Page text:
Armen John Esserian, Inventor of the First Handheld Barcode Reader, Passes Away
Esserian, Armen John of Lincoln, Mass., formerly of Cambridge and Lexington, passed away on March 20 with his loving family by his side.
Beloved father of John A. Esserian and his wife Jennifer, Pamela Esserian, Melanie Jandl, and her husband James. Proud and cherished grandfather of John and Robert Esserian, Samantha and Jillian Jandl. Loving brother of Gloria Kapalis, Helen Esserian, and the late Madeleine Koshgarian. Many special nieces, nephews, cousins, and long-time companion the late Marie Burch.
Armen John Esserian was born July 15, 1928 to Arika and Jack in Watertown, Mass. His formative interests included Cartography, Classical Music, Fine Art, and Middle East History. In his Senior Honor’s year at Watertown High, Armen authored La Mer, a compilation of oceanic poetry paired with charming marine-themed sketches. This hard covered treasure of creativity was inspired by Debussy’s symphony, “La Mer”.
Armen was awarded a full ROTC scholarship to attend Massachusetts Institute of Technology (MIT). Impeccably timed, his graduating class of 1950 was the final eligible year of acceptance for WWII recruits. Armen’s path to becoming an engineer was afoot. While studying Economics and Engineering,. Esserian was also passionate about his aviation training. He often stopped by the family restaurant, Queens Lunch, before commuting by streetcar to classes in Cambridge. When the government no longer needed young servicemen after WWII, Mr. Esserian’s aviation dreams were replaced with another vision.
After his MIT graduation, his career path led to the Star Market Supermarket chain. Amidst the food industry, Armen also known as John, applied his state-of-the-art insights. In 1957 he posted a letter to himself (MIT Library Archives), outlining a vision that would revolutionize the grocery industry forever. This historic letter included a block diagram of a computerized check-out System using a handheld “scanner” and pricing via data codes. In 1960, as president of his new company, “Character Recognition” or CHARECOGN, Inc., John designed a black and white circular SUNBURST to encode data.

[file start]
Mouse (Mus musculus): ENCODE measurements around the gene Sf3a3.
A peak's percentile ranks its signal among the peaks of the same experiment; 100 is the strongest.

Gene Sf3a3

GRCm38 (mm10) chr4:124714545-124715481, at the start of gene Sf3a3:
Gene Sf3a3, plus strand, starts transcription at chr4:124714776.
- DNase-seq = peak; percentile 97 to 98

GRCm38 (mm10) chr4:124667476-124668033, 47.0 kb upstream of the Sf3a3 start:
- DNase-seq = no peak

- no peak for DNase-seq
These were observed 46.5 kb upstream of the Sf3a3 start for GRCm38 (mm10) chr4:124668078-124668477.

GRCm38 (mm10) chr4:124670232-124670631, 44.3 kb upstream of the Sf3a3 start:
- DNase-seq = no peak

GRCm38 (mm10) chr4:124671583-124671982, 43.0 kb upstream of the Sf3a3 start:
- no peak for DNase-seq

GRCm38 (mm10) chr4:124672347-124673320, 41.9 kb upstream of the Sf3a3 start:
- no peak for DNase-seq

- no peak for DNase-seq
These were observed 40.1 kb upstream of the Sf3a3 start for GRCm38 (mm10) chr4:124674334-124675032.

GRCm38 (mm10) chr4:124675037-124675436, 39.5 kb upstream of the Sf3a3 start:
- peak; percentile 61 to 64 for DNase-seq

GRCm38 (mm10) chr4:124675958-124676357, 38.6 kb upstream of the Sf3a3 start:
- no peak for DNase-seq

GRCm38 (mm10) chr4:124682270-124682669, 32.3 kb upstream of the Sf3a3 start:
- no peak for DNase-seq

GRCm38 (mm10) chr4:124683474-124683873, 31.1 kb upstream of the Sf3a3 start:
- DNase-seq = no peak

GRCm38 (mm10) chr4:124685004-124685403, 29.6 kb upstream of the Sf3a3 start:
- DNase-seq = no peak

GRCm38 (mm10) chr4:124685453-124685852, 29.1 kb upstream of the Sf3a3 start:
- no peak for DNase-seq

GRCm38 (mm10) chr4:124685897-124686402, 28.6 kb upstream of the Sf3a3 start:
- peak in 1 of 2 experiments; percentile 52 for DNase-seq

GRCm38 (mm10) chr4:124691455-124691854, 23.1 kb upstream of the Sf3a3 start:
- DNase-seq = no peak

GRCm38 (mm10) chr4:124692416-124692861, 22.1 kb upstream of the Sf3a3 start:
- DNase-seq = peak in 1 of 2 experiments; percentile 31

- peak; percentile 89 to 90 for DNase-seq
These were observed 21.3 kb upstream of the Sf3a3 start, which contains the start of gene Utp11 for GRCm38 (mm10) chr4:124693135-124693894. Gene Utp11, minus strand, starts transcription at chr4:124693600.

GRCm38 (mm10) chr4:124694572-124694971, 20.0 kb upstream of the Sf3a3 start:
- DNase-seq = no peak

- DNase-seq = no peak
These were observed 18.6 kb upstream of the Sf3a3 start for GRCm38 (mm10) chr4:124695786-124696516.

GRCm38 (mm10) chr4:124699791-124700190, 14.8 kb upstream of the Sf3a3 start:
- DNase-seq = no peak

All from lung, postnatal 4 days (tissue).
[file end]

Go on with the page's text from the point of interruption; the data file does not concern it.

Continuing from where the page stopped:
Charecogn, Inc. developed cutting-edge technology that created a “scanner” device that read the sunburst codes, which held numerous US Patents. In August 1970, Charecogn, Inc. demonstrated the ease of bar code scanning to the USDA, who originally used this technology in the New England dairy industry. The USDA press release of this 1970 demo stated “CHARECOGN SYSTEMS, INC. is the first firm to develop a working trial model. The event was covered by NBC, ABC, BBC, Wall St. Journal, Wash. Post. John was deluged for demo requests of his invention from Paris to the Pentagon.
In 1999 John attended The Smithsonian Museum of Washington, D.C., where an exhibit detailing the invention of the product identification code and highlighting John’s contributions specifically was unveiled.
Funeral services at Saint James Armenian Church, 465 Mount Auburn Street Watertown on March 24 at 11 a.m. Visiting hours at the Aram Bedrosian Funeral Home, 558 Mount Auburn Street, Watertown on March 23, from 4-8 p.m.
Relatives and friends are kindly invited to attend. In lieu of flowers, memorial gifts may be made to Saint James Armenian Church or Armenian Museum of America (65 Main Street, Watertown, Mass. 02472). Interment at Mount Auburn Cemetery.
Source: Armenian Weekly
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